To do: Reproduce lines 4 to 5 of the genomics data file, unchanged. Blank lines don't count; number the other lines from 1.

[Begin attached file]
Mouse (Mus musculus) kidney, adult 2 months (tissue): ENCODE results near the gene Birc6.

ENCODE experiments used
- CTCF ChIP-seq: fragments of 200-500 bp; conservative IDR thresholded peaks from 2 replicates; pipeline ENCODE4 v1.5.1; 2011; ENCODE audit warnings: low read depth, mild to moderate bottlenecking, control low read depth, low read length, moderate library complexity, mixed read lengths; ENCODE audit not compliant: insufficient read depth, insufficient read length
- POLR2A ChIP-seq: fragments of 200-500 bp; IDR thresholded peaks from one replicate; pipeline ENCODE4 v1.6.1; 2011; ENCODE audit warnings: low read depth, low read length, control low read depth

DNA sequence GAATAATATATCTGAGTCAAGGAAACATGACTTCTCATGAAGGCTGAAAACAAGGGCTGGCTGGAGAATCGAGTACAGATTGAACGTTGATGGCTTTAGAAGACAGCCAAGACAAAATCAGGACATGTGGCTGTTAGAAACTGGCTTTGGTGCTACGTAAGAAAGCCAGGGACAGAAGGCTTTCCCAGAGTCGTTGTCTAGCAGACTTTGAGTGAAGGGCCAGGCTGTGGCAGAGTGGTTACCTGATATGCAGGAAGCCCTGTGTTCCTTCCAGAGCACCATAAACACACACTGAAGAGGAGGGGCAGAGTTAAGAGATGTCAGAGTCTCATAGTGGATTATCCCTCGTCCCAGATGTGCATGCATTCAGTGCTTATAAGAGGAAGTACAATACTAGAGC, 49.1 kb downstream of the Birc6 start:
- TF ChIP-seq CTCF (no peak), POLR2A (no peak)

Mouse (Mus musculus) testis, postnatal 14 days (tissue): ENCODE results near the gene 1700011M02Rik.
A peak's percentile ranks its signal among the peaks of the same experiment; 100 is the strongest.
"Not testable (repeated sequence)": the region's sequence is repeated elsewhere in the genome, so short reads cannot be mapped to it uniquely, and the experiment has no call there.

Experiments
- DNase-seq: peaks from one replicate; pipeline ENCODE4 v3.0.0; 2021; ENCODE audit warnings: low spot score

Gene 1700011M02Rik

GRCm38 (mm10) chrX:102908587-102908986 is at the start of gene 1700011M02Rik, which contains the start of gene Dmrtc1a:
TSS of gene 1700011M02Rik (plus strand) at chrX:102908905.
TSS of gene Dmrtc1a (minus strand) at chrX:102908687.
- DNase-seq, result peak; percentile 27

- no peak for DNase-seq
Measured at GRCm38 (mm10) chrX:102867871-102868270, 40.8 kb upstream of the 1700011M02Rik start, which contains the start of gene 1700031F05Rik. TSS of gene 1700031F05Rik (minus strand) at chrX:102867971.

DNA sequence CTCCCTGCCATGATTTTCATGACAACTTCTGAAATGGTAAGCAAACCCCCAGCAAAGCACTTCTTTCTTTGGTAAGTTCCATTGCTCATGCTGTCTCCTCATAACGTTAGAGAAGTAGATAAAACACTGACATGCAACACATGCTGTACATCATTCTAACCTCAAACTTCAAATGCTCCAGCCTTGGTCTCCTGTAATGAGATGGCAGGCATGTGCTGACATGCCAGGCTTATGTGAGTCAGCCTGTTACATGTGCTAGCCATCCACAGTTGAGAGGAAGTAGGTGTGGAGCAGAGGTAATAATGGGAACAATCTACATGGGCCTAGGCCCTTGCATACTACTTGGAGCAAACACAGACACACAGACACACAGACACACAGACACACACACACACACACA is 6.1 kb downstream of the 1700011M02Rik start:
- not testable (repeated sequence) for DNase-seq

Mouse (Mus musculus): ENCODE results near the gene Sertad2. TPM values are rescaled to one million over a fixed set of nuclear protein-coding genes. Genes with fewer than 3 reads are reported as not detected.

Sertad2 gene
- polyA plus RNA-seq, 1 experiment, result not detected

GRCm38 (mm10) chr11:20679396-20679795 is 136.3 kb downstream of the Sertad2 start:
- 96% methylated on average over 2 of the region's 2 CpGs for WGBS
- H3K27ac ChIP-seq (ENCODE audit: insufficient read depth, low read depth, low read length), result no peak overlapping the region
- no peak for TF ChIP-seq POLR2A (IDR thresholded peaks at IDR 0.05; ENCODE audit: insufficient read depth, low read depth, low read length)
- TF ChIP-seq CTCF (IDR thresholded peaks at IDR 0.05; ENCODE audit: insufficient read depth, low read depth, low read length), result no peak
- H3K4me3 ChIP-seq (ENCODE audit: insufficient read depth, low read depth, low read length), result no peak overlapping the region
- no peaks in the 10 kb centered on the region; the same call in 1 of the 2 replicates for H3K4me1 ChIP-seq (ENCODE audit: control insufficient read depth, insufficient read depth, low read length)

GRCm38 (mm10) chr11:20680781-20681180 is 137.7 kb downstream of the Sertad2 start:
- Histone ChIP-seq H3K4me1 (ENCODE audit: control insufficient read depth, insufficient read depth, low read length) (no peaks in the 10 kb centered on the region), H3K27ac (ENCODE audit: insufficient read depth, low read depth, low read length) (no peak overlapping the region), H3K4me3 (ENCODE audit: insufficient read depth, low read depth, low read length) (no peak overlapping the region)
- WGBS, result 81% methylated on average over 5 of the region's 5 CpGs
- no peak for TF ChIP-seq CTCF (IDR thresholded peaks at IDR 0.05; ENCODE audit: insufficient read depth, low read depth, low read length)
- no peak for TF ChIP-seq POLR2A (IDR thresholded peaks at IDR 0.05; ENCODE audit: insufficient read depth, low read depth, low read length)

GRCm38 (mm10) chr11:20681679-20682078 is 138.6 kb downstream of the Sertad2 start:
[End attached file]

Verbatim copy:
- POLR2A ChIP-seq: fragments of 200-500 bp; IDR thresholded peaks from one replicate; pipeline ENCODE4 v1.6.1; 2011; ENCODE audit warnings: low read depth, low read length, control low read depth

DNA sequence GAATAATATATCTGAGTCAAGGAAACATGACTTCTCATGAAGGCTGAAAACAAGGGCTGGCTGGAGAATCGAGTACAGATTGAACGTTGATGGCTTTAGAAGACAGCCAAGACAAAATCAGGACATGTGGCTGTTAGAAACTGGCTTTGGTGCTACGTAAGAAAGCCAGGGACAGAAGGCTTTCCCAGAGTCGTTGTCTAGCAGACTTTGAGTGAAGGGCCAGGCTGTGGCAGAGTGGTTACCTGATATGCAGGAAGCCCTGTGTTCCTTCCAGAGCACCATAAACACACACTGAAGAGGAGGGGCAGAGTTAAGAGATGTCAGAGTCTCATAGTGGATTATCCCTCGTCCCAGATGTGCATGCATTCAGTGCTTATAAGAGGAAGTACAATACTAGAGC, 49.1 kb downstream of the Birc6 start: